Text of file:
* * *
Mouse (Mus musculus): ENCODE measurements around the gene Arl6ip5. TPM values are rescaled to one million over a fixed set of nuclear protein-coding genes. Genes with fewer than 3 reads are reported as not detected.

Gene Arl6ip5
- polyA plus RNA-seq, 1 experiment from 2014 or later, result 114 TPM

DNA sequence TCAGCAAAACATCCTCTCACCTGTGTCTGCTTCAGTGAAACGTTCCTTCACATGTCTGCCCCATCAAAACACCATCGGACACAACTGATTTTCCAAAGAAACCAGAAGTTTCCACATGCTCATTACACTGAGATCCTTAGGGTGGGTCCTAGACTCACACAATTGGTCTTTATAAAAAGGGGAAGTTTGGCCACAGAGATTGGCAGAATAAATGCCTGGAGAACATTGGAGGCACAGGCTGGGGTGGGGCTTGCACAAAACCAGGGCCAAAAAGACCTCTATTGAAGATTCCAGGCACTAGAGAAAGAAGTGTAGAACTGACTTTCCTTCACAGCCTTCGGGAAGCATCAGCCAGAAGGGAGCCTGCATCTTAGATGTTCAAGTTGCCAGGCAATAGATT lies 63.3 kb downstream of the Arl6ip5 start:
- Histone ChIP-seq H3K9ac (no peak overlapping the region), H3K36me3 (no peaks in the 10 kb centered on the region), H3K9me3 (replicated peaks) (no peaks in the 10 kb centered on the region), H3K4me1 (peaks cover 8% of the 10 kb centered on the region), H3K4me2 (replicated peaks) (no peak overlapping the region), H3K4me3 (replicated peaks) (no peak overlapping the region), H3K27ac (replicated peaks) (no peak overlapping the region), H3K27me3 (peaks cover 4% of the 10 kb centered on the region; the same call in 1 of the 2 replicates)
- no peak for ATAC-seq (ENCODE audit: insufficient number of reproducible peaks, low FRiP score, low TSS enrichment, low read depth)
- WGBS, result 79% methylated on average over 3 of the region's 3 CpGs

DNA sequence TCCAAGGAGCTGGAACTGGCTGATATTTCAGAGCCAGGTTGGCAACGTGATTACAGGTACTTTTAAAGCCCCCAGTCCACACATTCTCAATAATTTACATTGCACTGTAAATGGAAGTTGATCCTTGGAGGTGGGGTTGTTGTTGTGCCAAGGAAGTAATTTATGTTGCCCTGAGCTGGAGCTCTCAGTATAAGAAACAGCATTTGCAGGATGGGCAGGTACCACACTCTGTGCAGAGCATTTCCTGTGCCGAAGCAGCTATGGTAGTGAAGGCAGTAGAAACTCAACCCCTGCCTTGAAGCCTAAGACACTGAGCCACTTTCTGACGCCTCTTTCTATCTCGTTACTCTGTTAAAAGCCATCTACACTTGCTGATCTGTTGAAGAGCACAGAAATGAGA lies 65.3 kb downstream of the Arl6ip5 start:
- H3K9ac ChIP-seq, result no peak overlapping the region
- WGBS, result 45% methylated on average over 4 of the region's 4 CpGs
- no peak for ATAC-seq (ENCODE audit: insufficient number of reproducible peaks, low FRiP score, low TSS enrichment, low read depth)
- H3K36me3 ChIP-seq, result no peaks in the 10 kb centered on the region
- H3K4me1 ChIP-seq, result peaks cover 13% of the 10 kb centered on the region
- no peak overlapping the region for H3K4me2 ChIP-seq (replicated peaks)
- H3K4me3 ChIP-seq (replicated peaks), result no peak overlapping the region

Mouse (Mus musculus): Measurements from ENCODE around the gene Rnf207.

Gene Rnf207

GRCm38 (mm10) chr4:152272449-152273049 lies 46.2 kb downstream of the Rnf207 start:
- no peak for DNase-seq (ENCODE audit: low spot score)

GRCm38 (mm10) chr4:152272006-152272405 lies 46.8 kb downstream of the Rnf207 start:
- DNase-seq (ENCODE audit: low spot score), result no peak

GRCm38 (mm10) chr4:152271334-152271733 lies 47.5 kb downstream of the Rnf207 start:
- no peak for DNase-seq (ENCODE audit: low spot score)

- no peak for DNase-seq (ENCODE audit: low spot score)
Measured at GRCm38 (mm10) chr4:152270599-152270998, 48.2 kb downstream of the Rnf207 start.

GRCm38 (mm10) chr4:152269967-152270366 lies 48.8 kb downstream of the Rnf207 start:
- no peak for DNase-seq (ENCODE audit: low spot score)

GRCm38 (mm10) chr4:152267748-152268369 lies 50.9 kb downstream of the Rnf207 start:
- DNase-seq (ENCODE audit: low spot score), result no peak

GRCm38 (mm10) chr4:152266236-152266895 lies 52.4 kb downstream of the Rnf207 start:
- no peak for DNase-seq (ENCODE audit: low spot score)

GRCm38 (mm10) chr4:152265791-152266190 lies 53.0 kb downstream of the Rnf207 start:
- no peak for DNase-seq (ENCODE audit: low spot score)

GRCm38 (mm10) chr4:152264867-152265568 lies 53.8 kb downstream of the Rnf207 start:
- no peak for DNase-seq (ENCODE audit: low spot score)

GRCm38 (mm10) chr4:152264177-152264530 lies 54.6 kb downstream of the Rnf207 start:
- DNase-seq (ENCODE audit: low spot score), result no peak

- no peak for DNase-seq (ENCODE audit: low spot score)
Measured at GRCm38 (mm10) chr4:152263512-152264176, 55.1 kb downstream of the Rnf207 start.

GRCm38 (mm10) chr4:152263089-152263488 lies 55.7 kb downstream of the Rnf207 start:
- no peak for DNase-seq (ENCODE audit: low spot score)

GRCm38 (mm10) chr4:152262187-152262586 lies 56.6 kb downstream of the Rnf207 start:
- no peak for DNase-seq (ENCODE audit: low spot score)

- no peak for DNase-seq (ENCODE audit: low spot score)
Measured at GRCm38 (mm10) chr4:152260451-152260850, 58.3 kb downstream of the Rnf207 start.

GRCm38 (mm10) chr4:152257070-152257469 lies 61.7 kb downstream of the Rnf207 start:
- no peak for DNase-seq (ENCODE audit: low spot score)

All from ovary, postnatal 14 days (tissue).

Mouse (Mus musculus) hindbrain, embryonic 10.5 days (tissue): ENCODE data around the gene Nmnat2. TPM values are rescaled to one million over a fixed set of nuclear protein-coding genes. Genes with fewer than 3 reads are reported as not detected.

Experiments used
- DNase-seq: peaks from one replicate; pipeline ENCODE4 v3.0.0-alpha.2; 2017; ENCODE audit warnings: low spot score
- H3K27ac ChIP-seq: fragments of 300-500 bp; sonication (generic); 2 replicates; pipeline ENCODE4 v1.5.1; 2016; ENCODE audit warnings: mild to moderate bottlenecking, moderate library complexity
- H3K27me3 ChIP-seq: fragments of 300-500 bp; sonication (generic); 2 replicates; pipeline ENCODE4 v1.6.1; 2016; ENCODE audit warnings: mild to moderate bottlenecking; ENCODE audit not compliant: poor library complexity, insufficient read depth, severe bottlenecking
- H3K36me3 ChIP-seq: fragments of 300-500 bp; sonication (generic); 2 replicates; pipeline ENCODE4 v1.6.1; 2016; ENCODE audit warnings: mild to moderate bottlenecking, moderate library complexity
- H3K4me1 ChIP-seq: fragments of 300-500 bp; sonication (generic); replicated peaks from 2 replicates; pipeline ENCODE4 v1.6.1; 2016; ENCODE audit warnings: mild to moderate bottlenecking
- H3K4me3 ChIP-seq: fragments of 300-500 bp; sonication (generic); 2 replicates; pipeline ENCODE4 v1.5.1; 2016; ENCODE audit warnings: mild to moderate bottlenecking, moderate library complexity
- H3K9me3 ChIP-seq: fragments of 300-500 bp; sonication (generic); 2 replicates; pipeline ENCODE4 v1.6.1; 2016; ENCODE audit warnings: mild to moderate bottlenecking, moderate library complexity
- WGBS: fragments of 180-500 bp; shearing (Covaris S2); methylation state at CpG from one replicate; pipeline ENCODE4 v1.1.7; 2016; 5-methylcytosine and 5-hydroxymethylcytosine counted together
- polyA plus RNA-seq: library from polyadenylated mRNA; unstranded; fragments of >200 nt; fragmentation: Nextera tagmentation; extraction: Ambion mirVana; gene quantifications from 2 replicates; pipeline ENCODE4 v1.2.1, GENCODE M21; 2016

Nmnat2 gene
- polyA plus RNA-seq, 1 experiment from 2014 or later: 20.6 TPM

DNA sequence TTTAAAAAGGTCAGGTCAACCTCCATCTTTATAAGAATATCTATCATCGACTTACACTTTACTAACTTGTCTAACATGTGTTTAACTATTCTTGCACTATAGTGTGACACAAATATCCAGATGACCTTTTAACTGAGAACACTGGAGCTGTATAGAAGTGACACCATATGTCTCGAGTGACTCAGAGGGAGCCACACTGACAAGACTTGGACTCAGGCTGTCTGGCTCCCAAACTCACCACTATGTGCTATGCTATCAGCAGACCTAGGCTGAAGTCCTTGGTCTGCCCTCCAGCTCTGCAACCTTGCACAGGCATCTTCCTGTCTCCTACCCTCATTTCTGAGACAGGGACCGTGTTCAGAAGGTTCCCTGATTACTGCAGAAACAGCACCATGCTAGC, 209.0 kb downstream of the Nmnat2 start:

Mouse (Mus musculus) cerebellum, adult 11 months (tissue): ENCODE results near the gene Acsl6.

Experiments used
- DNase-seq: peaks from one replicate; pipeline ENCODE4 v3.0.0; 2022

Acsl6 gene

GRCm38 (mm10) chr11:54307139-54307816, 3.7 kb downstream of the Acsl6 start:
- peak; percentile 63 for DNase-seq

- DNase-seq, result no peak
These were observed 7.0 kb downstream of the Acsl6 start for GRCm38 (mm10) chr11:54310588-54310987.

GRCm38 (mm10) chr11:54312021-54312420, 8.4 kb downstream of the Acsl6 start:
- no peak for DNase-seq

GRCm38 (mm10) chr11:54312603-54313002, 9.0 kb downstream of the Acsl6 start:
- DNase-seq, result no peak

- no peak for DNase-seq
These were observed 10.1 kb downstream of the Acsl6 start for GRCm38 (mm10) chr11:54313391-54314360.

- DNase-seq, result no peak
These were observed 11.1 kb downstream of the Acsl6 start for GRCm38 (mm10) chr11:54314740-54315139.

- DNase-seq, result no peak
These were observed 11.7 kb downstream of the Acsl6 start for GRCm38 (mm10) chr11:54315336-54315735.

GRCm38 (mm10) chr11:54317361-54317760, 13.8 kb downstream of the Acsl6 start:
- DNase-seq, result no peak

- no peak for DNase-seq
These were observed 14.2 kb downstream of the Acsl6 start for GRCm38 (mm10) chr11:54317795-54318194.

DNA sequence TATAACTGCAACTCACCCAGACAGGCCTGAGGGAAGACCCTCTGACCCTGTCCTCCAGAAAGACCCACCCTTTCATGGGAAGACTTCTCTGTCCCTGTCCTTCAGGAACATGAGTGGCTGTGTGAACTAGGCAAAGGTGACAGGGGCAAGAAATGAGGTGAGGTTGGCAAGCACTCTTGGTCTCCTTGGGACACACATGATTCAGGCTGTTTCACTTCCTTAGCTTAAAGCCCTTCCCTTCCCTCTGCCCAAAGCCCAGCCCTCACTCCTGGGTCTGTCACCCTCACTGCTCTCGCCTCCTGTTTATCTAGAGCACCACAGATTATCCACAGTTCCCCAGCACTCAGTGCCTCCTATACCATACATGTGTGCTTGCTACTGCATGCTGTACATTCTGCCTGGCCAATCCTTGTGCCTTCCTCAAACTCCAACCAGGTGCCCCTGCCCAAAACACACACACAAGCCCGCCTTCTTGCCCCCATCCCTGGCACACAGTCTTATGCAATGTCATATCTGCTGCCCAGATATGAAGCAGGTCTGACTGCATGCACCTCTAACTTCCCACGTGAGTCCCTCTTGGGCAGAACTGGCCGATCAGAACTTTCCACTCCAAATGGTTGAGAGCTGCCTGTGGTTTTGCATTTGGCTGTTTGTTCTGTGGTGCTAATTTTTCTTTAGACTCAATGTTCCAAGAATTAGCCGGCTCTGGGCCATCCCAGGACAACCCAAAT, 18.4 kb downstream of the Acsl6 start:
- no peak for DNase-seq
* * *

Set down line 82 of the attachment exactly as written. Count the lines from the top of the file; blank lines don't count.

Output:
- DNase-seq, result no peak